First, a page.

Philadelphia 76ers: What if the Clippers traded for Ben Simmons?

(Photo by Harry How/Getty Images)
(Photo by Harry How/Getty Images) /

If the Los Angeles Clippers targeted Ben Simmons instead of Paul George, what kind of package would the Philadelphia 76ers have expected to land?

Last weekend, the Los Angeles Clippers tendered one of the biggest hauls in NBA history to bring two superstars to the Staples Center.

To procure Paul George – and by extension Kawhi Leonard – the team gave up five future first-round picks, two future first-round pick swaps, and former first-round selection Shai Gilgeous-Alexander and the expiring contract of Danilo Gallinari.

While this move could conceivably change the NBA for years to come both in the short-term for LA and down the road for OKC, it’s clear Doc Rivers, Jerry West, and Steve Ballmer identified their guy and made sure to get him no matter the cost.

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But what if the player they pined after wasn’t PG13, but Philadelphia 76ers point guard/power forward Ben Simmons?

If Simmons had approached Elton Brand and requested a trade to Los Angeles, what kind of package would Philly have accepted for their star guard, would such a move have made Philly better, and most importantly would the Sixers even do such a deal?

Let’s hypothesize, shall we?

First the parameters of the deal: To procure Paul George and his $30 million cap hit, the Clippers first had to get near matching salaries with SGA accounting for $3.4 million and Gallinari accounting for $21.5 million. Now in a typical rebuild, a 30-year-old 10-year vet like Gallinari would not be a particularly high priority, but under the current CBA, his contractors required to get a deal done.

The Sixers might not have been in that situation.

You see, while the team could have conceivably sign-and-traded Simmons after extending him to a max contract a la Jimmy Butler, the team could have also conceivably executed a trade under the parameters of his current deal – handing Los Angeles a soon-to-be restricted free agent making about $8.1 million in 2019 – 20.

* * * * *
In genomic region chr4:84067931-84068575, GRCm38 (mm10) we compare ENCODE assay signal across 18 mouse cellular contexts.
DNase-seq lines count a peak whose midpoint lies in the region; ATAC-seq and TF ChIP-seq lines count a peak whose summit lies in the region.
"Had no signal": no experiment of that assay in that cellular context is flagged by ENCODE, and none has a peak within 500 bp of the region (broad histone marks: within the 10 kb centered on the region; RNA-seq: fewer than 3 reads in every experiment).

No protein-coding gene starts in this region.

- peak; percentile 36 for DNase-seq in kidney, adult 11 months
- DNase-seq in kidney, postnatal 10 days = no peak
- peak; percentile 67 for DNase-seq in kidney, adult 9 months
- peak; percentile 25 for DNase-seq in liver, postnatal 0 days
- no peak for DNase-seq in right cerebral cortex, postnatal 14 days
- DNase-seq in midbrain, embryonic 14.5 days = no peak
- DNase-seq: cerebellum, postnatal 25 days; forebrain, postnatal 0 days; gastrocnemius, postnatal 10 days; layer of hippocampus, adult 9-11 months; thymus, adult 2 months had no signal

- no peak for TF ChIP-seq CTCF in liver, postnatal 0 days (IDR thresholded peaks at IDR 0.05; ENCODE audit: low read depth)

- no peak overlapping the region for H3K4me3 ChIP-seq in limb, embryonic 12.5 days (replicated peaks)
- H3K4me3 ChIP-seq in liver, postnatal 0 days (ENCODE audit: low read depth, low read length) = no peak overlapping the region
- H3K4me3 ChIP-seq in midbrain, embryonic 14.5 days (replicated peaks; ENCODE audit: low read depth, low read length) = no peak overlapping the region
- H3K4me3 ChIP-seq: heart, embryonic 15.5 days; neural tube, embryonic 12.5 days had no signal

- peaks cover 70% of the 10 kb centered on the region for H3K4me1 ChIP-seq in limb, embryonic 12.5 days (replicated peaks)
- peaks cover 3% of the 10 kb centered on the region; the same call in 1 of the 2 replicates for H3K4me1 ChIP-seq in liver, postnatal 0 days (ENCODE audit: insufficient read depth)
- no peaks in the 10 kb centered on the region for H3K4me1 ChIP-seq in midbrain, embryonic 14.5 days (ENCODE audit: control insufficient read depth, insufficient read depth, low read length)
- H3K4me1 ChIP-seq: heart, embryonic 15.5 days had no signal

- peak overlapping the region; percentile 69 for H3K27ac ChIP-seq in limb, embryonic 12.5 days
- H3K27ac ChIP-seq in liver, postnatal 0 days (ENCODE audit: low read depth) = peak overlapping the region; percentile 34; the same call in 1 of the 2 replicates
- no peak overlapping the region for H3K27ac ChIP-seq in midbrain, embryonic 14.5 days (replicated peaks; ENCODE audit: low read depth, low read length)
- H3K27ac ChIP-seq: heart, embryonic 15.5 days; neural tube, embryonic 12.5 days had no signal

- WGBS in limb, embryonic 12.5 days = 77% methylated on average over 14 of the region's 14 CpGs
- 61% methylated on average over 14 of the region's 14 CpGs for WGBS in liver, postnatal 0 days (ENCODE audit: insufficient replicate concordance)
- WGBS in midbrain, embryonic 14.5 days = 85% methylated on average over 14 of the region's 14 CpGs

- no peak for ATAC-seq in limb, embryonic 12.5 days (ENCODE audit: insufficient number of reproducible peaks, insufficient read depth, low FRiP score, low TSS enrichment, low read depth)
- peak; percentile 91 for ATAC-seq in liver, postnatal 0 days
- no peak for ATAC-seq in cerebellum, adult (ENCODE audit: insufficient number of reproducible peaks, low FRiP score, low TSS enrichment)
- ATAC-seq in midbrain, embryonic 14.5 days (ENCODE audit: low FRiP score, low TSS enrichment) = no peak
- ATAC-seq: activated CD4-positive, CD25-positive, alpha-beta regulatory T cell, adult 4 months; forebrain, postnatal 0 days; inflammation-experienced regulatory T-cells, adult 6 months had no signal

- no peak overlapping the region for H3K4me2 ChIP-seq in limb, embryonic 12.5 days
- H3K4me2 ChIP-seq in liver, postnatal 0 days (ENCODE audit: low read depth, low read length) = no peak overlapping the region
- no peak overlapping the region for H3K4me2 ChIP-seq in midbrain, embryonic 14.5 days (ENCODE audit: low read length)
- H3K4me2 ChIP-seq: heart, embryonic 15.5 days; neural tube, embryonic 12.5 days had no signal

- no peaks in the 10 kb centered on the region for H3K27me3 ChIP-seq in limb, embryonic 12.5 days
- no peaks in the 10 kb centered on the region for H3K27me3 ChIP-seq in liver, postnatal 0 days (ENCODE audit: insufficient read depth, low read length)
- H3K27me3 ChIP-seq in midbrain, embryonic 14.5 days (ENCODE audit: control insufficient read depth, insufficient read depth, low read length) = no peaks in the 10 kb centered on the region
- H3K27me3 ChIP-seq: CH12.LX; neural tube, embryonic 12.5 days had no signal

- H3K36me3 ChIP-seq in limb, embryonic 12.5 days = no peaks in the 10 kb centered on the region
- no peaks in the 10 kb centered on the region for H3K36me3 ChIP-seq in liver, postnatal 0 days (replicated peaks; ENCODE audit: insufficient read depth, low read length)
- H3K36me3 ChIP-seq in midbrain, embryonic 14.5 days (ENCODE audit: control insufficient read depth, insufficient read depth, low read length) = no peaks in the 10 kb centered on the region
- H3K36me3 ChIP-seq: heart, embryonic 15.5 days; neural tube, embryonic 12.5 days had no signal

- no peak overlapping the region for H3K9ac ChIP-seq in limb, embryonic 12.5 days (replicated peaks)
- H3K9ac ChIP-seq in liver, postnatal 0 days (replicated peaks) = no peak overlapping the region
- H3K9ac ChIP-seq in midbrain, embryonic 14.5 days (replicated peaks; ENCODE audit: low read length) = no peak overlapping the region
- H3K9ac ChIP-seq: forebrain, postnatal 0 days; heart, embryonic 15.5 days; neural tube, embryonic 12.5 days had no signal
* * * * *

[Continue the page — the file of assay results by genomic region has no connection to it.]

If this were the case, the Sixers wouldn’t need to take back a big contract to get the job done and would instead only need about $7.5 million more dollars to make the trade legal when operating as an over-the-cap team.

Though conventional wisdom would suggest that the team would try their darndest to get back Landry Shamet, as his inclusion in the Tobias Harris trade will go down as a black spot on Elton Brand’s GM tenure, that seems mildly unlikely. However, Sixers could conceivably have requested both Jerome Robinson, the 13th overall pick out in the 2018 NFL Draft out of Boston College, and Sindarius Thornwell, the team’s unlikely postseason small forward along with presumed starting point guard Gilgeous-Alexander.

And then we have the picks.

Now one could argue which player is better, Simmons or George (probably PG), but if a team were to trade Simmons without first extending him, it would seem likely that Philly would receive less draft compensation because of the opportunity for Simmons to walk at the end of the season.

Whether it be through stronger protections, more swaps, or just fewer picks, it seems more likely that a Simmons haul will include no more than three first-round picks with potential for swaps in off years.

So, if the team were to trade Ben Simmons for call it four total first-round picks, Thornwell, Robinson, and Gilgeous-Alexander would the team be better off in the short or long-term?

I guess that depends on your talent evaluation skills.

To some, Simmons already has what it takes to become a perennial All-Star who could conceivably be the best player on the Sixers for the next year. However, others believe he’s a profoundly flawed player who will never be more than a third offensive option on a playoff team because of his lack of an outside shot and lackadaisical commitment to getting better from season to season.

Which party ends up being correct would all but define this hypothetical team’s future.

If Simmons, in fact, does fail to develop a useable outside shot then yeah, flipping him for picks, picks, and another big, defensive focused point guard in SGA makes a lot of sense – especially when paired with a duo of quality scoring reserves in Thornwell and Robinson.

But that’s more or less Gilgeous-Alexander’s ceiling.

Simmons again has the ceiling to become the best player in the NBA and is already a better player at 22 than SGA has the potential to become in virtually every category except 3 point shooting percentage (36.7 vs. 0). While Simmons’ tendencies may be maddening at times, he is without a doubt a universal max player and could be pair off effectively with virtually any player in any scheme.

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While adding a slew of draft picks, young reserves, and a high-upside big point guard in Shai Gilgeous-Alexander is incredibly enticing, doing so at the cost of Ben Simmons would have been a move the Philadelphia 76ers would have regretted almost immediately, as he’s simply too good of a prospect to give up on after two incredibly productive seasons.